Managing Fisheries from Space: Google Earth Improves Estimates of Distant Fish Catches

Lucy Towers
03 February 2014, at 12:00am

Global fisheries are overexploited worldwide, yet crucial catch statistics reported to the Food and Agriculture Organisation (FAO) by member countries remain unreliable. Recent advances in remote-sensing technology allow fishing practices to be viewed from space and mitigate gaps in catch reporting.

Here, Dalal Al-Abdulrazzak and Daniel Pauly, use Google Earth to count intertidal fishing weirs off the coast of six countries in the Persian Gulf, otherwise known as the Arabian Gulf. Although the name of this body of water remains contentious, we use the name used in Google Earth. Combining, in a Monte Carlo procedure, the number of weirs (after correcting for poor resolution and imagery availability) with assumptions about daily catch and fishing season lengths, we estimate that 1900 (±79) weirs contribute to a regional catch up to six times higher than the officially reported catches of 5260 t. These results, which speak to the unreliability of officially reported fisheries statistics, provide the first example of fisheries catch estimates from space, and point to the potential for remote-sensing approaches to validate catch statistics and fisheries operations in general.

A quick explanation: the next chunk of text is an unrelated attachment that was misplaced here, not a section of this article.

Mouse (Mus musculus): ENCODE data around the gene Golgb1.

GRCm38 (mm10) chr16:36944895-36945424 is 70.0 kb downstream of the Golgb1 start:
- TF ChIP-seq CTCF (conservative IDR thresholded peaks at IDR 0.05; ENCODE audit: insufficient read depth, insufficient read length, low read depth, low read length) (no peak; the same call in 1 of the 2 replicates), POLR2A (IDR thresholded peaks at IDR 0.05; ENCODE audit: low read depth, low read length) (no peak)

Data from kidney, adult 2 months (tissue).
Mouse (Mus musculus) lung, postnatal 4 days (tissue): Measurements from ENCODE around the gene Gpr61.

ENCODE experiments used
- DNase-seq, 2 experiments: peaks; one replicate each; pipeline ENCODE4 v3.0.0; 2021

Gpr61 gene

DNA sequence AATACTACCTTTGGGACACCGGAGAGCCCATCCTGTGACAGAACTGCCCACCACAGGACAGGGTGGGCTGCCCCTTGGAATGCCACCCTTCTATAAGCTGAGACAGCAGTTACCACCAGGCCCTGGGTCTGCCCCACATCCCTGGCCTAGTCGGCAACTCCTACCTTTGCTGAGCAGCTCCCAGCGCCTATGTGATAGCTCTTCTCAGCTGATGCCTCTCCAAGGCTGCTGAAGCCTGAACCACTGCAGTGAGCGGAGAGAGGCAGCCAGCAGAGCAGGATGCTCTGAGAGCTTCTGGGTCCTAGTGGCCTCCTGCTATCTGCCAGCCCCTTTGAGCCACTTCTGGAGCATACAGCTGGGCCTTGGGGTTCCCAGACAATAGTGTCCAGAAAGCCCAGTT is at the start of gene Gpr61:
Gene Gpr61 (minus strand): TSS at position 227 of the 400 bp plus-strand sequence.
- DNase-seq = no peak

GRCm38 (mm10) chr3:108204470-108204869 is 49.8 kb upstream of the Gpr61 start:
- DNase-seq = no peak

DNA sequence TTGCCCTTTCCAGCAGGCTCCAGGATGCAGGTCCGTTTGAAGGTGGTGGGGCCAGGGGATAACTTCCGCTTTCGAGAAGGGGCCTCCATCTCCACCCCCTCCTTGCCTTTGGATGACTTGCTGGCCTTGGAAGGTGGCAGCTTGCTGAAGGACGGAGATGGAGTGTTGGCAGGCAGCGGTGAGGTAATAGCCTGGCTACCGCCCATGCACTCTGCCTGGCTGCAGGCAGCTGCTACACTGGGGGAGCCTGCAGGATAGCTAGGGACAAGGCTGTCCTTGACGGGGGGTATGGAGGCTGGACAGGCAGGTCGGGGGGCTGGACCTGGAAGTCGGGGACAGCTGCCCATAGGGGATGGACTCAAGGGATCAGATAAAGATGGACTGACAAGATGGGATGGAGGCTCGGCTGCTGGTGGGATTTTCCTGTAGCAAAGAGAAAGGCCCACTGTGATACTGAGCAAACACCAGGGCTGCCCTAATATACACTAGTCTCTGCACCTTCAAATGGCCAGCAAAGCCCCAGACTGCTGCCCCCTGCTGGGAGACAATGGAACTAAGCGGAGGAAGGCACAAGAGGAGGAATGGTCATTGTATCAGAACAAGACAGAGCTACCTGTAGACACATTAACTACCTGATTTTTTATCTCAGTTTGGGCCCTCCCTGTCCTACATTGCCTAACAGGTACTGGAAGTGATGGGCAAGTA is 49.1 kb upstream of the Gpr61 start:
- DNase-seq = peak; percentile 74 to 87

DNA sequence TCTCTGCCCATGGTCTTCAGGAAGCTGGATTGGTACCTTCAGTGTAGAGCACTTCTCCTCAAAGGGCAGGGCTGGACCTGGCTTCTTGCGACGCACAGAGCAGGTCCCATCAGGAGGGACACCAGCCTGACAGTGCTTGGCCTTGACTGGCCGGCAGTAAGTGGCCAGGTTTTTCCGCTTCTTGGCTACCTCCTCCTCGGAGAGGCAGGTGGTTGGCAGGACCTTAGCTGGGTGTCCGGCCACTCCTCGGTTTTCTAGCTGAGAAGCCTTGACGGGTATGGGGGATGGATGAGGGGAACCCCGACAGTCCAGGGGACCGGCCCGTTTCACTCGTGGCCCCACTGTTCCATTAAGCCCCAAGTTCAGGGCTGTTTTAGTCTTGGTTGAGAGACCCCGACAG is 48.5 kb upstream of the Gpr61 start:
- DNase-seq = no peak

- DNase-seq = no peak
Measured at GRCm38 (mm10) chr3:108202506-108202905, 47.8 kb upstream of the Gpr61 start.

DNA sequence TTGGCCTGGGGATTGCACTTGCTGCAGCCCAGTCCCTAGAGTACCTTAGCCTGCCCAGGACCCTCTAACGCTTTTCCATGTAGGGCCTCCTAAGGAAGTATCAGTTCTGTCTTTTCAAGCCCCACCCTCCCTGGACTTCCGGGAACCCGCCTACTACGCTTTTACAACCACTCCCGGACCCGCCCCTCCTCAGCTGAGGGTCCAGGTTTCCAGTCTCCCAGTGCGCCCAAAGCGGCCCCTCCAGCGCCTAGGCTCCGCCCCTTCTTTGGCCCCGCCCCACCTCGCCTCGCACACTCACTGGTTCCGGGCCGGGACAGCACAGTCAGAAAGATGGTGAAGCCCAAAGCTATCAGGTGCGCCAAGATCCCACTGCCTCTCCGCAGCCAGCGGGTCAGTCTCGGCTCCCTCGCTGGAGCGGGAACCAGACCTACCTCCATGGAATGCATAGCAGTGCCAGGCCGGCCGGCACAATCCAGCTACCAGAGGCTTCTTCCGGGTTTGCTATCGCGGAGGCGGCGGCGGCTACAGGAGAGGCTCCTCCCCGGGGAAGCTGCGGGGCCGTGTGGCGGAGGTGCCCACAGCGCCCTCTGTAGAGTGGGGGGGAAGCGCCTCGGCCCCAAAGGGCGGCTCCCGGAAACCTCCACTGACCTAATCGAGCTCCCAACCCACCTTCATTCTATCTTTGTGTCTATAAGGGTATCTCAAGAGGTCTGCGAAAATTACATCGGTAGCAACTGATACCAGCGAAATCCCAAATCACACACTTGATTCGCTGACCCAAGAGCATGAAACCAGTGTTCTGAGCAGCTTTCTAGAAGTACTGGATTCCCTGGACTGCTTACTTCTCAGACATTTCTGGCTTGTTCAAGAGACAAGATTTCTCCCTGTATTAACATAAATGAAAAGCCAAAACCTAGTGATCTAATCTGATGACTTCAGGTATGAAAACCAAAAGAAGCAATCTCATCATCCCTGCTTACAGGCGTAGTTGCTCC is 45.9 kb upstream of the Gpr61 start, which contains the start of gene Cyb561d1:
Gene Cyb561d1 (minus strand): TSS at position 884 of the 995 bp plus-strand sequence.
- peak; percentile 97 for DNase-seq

Fishery catch statistics are often unreliable (Watson and Pauly, 2001; Clarke et al., 2006; Zeller et al., 2006, 2007). Statistics submitted annually by member countries to the United Nations Food and Agriculture Organization (FAO) frequently neglect or under-report the contribution of small-scale fisheries, as well as illegal catches and discards (Zeller et al., 2007). In the wake of global overfishing, negligent reporting can lead to poor policy decisions that jeopardize food security (Jacquet et al., 2010; Le Manach et al., 2012), impair resource conservation, and generate incorrect assumptions that global catch trends are plateauing (Pauly and Froese, 2012) or even increasing (Watson and Pauly, 2001). In the absence of robust catch data, catches can be “reconstructed” from the bottom up using diverse data types such as interviews with fishermen, per capita consumption rates, maritime records, and other historical data (Zeller et al., 2007; McClenachan and Kittinger, 2012). The results of these studies have shown that fishing has extracted far more marine resources than previously estimated, and provided critical insights for fisheries management.

Figure 1. Example image from Google Earth showing a weir off the coast of Iran.

Freely available global satellite imagery via Google Earth has been a valuable multidisciplinary tool for examining a number of questions including ecological theory (Hughes et al., 2011; Madin et al., 2011), ground-truthing aquaculture production (Trujillo et al., 2012), estimating forestry biomass (Ploton et al., 2012), and assessing looting in archæological sites (Pringle, 2010). Areas that were once considered too remote or expensive—or even prohibited—to access are now ripe for scientific investigation. Satellite imagery via Google Earth allows fishing gears deployed at the surface, such as weirs, to be seen in coastal regions (Figure 1).